The Front Cover

Many Iranians prepare tea, a staple of Iranian life, in a Russian “instrument”, the samovar. And they use the Russian word, from samo-, meaning "self-", and varit, meaning "to boil".

The samovar in the front cover photograph is a Russian decorative miniature “souvenir samovar”, manufactured in 1974 by the Shtamp Engineering Factory in the city of Tula. The factory is celebrated for manufacturing excellent samovars for well over a hundred years. According to a Russian saying, “No one takes a samovar to Tula.” The Persian equivalent involves "taking cumin to Kerman," where it is widely cultivated.







Masherbrum Art was unable to discover who painted the samovar after manufacturing.

Traditional wooden Russian Matrioshka dolls were painted especially for the photograph by the Russian artist Virineya Würgler. The Iranian doll is dressed in a style of Iranian folk dress, and the Russian in a traditional Russian sarafan.  Interestingly, the Russian word appears to have originated from the Persian sarāpā, literally “head-to-foot”, historically a dress of honor.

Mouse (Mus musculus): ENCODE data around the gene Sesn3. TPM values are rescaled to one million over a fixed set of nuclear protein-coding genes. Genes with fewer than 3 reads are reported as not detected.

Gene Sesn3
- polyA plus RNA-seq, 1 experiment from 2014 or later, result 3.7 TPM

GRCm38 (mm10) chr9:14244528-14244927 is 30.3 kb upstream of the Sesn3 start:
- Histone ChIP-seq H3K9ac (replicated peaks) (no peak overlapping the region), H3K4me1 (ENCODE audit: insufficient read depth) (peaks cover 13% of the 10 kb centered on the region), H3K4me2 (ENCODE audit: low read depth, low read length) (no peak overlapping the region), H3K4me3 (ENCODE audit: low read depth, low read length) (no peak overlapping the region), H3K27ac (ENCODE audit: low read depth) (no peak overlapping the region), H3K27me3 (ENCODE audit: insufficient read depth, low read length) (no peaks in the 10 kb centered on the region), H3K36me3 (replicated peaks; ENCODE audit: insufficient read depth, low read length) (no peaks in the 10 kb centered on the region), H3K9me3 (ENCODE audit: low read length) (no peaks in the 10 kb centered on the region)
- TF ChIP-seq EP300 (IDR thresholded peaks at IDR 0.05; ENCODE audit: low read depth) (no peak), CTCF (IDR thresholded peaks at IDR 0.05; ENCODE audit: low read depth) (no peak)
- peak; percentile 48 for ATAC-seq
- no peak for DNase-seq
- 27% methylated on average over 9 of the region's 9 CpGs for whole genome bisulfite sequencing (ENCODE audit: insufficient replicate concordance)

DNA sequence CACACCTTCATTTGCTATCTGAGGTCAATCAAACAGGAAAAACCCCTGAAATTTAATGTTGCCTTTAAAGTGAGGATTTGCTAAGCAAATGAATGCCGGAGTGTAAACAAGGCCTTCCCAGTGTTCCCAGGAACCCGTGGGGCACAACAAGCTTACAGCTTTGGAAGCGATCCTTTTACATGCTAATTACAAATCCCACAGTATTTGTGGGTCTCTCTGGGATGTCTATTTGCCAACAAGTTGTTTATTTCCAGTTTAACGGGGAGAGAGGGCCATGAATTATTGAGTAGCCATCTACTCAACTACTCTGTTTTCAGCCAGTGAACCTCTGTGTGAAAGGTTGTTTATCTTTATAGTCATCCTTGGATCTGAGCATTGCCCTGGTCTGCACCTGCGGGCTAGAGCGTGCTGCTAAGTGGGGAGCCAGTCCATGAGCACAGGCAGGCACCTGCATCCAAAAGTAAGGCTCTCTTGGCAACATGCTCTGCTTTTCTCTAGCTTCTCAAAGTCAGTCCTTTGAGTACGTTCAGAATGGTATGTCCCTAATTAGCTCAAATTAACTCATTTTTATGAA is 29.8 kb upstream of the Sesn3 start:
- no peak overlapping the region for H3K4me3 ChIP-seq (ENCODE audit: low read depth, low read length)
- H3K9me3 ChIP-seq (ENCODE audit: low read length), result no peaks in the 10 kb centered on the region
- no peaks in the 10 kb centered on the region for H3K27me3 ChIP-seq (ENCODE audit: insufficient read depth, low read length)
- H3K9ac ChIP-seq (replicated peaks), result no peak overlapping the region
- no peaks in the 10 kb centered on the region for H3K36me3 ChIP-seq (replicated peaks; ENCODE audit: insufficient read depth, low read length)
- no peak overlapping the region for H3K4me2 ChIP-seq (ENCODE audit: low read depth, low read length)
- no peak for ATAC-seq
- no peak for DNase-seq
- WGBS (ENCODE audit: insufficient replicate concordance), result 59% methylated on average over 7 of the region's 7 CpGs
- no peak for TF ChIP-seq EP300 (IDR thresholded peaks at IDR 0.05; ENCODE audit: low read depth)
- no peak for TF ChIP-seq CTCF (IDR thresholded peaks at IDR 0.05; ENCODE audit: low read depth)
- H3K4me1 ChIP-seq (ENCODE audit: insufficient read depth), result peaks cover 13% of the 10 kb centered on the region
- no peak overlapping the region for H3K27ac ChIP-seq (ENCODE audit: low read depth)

Both Iranians and Russians refer to tea as chai. In the cover photograph, the dolls are engaging in chai'ovnichat, Russian for "doing tea".

Sugar cubes are used in both Iran and Russia.  Several were sawed to a smaller size for the photograph.





The common china toy teapot was repainted white. The toy sugar pot was grinded for a larger opening.

Miniature glasses and saucers in the Persian style were made especially for the photograph by torch blowing and subsequent application of gold coloring.





The tea was real.
Of course!